The Communicable Diseases Policy Research Group (CDPRG) is a multidisciplinary team within the Department of Global Health & Development in the Faculty of Public Health and Policy at the London School of Hygiene & Tropical Medicine.The Group is based in Bangkok, Thailand, and conducts research across the SE Asia region, and beyond. It provides a focus of expertise on the diverse public health problems associated with communicable disease control internationally and carries out research that is in support of and for policy reform.

GCRF Project Launches in Bangkok

University of Kent has launched a new website of "GCRF Establishment of biopharmaceutical and animal vaccine production capacity in Thailand and neighbouring SE Asian countries" project. 

The GCRF BioPharma project kicked off with a great meeting of the whole consortium in Bangkok this month. Research teams from the National Biopharmaceutical Facility (NBF) at King Mongkut’s University of Technology Thonburi and The National Centre for Genetic Engineering and Biotechnology (BIOTEC), Bangkok, are joining forces with researchers from the University of Kent, UCL, Imperial College and LSHTM (Richard Coker and Fatim Lakha) to undertake this ambitious project. Biopharmaceuticals are protein drugs that are used to treat a wide variety of diseases, including cancer and auto-immune diseases. 

For more information please visit here.

Prof Richard Coker with Prof Vonthanak Saphonn, Rector of UHS, Cambodia. He is accepting a Memorandum of Understanding between UHS and LSHTM on behalf of Prof Peter Piot, Director of LSHTM. May 2015.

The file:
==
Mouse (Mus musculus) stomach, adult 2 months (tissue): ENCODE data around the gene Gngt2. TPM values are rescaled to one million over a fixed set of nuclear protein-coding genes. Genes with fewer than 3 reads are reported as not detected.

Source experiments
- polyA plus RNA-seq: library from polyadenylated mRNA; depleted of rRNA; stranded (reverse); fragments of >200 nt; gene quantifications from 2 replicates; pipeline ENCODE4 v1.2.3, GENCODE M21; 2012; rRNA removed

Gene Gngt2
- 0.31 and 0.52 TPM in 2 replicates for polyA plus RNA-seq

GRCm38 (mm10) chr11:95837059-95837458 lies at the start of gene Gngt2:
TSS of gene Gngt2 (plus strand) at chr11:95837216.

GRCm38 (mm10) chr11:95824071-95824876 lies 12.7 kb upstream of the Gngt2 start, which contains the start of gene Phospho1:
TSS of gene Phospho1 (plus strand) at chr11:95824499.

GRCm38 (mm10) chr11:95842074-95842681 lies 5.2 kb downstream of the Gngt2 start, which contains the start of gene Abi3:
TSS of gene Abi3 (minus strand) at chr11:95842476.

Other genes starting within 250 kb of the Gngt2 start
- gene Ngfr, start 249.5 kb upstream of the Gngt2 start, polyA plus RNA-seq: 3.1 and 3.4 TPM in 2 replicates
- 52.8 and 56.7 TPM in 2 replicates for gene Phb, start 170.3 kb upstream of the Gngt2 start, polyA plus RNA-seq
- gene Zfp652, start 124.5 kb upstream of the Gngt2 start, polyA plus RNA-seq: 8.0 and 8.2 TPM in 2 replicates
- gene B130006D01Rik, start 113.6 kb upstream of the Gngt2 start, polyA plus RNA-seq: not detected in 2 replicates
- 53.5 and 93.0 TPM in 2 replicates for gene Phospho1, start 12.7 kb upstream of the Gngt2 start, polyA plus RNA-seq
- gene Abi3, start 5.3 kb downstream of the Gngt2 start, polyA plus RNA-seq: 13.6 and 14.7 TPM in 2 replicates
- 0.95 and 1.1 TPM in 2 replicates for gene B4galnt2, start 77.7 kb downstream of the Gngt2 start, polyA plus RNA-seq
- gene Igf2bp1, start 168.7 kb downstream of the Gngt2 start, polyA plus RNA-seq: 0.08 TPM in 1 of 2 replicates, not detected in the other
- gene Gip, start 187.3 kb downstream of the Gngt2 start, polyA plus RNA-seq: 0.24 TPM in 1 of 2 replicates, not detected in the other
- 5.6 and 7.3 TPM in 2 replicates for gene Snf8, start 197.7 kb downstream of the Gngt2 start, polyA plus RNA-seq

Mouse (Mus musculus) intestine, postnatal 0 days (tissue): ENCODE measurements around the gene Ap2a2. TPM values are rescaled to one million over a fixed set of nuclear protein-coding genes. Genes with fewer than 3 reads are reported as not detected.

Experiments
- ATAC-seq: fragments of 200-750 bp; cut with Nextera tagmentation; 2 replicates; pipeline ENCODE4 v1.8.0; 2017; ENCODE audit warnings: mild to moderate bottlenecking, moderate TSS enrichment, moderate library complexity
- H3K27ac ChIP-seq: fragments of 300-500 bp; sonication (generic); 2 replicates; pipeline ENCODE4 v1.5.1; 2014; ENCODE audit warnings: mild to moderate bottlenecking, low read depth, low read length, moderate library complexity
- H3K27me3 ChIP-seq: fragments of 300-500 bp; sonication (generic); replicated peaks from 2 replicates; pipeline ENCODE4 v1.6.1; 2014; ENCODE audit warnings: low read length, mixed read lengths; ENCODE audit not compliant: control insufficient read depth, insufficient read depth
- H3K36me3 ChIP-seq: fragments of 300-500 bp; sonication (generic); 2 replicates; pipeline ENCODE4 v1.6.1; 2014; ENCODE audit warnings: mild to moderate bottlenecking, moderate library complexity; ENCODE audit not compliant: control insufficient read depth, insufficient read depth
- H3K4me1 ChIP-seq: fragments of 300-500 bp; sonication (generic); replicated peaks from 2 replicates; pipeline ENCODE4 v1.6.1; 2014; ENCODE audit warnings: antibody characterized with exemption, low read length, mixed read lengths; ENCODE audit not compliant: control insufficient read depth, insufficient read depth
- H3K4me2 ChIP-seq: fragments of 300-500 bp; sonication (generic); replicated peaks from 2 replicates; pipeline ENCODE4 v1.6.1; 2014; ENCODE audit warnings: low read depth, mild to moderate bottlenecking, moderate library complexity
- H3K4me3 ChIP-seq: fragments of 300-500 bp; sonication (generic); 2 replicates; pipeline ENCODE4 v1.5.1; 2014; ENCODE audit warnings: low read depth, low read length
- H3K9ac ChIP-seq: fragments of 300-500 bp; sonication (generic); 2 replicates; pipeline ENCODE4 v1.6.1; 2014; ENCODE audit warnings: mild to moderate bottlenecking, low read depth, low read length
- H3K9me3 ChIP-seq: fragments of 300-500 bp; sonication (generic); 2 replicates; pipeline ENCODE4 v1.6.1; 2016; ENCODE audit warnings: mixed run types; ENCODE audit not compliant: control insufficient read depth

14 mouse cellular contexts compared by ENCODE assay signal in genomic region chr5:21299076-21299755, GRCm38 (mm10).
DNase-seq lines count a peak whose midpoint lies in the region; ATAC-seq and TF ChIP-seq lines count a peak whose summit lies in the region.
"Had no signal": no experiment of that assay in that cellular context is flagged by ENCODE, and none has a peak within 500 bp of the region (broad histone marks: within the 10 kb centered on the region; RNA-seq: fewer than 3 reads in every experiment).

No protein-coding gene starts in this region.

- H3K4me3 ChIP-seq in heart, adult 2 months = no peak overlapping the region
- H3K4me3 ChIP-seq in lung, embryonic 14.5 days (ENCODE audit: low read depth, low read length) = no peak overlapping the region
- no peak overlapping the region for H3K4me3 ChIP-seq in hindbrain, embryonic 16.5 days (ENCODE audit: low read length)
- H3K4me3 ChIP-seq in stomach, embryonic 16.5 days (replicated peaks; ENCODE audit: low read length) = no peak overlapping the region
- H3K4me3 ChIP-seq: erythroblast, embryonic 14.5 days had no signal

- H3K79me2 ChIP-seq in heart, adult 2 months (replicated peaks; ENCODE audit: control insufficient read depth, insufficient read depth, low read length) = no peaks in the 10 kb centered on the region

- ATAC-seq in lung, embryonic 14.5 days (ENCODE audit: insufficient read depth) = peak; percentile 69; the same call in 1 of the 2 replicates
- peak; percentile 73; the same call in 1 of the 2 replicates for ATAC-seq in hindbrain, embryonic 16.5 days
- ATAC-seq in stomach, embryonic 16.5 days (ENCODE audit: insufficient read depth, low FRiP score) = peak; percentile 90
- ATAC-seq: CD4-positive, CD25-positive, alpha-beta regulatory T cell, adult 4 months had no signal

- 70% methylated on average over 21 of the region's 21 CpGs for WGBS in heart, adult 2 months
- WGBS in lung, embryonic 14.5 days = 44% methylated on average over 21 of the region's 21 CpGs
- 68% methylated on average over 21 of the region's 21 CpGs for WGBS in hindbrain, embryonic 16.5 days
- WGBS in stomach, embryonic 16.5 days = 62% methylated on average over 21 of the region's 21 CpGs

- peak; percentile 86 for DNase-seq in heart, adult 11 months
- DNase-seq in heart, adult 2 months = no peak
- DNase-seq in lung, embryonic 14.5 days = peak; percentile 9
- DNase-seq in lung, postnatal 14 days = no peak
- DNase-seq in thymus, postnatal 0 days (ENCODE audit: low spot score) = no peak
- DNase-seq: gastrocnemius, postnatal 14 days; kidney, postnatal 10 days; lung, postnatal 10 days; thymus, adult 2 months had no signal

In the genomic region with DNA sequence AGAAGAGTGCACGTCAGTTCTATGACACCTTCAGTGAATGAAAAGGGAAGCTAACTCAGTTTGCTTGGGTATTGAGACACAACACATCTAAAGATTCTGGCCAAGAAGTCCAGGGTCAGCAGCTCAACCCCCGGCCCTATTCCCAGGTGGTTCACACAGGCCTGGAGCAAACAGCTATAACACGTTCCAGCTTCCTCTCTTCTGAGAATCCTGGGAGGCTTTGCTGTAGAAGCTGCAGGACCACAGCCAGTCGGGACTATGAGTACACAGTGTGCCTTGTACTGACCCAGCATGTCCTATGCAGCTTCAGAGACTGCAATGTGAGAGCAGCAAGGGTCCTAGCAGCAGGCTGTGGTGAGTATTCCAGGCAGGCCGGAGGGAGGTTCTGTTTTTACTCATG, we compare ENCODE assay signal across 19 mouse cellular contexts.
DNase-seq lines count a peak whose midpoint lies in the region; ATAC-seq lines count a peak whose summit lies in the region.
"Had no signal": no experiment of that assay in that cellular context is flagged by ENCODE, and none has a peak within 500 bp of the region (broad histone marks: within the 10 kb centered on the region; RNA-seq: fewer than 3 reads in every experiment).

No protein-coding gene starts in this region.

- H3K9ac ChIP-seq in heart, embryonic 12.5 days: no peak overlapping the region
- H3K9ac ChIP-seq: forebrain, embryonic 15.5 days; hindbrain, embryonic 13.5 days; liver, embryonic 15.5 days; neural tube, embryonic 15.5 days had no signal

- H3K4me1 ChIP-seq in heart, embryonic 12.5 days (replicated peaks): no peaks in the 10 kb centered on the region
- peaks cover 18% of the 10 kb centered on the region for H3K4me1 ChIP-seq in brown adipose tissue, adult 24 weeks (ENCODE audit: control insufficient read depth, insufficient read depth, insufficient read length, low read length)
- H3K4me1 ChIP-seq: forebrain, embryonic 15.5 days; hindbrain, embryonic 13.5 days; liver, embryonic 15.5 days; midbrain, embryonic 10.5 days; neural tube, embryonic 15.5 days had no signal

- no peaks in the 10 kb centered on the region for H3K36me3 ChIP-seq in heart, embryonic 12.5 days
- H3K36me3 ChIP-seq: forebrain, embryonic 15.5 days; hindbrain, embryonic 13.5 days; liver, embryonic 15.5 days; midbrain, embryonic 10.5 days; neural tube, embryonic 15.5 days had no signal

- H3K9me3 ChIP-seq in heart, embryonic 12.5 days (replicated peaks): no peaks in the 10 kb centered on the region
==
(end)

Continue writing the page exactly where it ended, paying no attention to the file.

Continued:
Video on "Influenza: Preparing for the next pandemic"

Tom Drake and Prof Richard Coker discuss pandemic influenza mitigation measures as they affect Southeast Asia, a region considered by many to be the front line of any future battle against the disease.



8 January 2019

PhD Studentships 2019

The Bloomsbury Colleges | PhD Studentships 2019 | Influenza dynamics at the animal-human interface in relation to swine production systems in Cambodia

Influenza dynamics at the animal-human interface in relation to swine production systems in Cambodia.

Award includes tuition fees and a stipend of £16,777 including London Weighting (at 2018/19 rates, so slightly higher for 2019 entry)

100% FTE for 3 years, from September 2019.

Project Description:

Influenza pandemics evolve undetected in animal hosts for several years before detection in humans, and the role of swine in the 2009-H1N1 pandemic is well documented. However, little is known about the ecology and evolution of influenza viruses in pigs, particularly in Southeast Asia, where surveillance is limited, and conditions are fertile for virus re-assortment and pandemic emergence. Consumption and production of livestock in this region has increased dramatically in recent years, with livestock systems undergoing rapid change. The implications for zoonotic and pandemic disease emergence remain unclear but are likely to be profound. In Cambodia, for example, the supply of pigs still relies largely on smallholders with low biosecurity, along with importation of pigs from neighbouring countries. However, numbers of larger-scale intensive farms are increasing, and often located in close proximity, or otherwise connected (e.g. via trading and contract farming), to smallholder systems. A better understanding of influenza dynamics at the swine-human interface is needed to identify where risks of zoonotic transmission and virus re-assortment are highest, and how these risks are influenced by livestock practices.

For more information please visit here.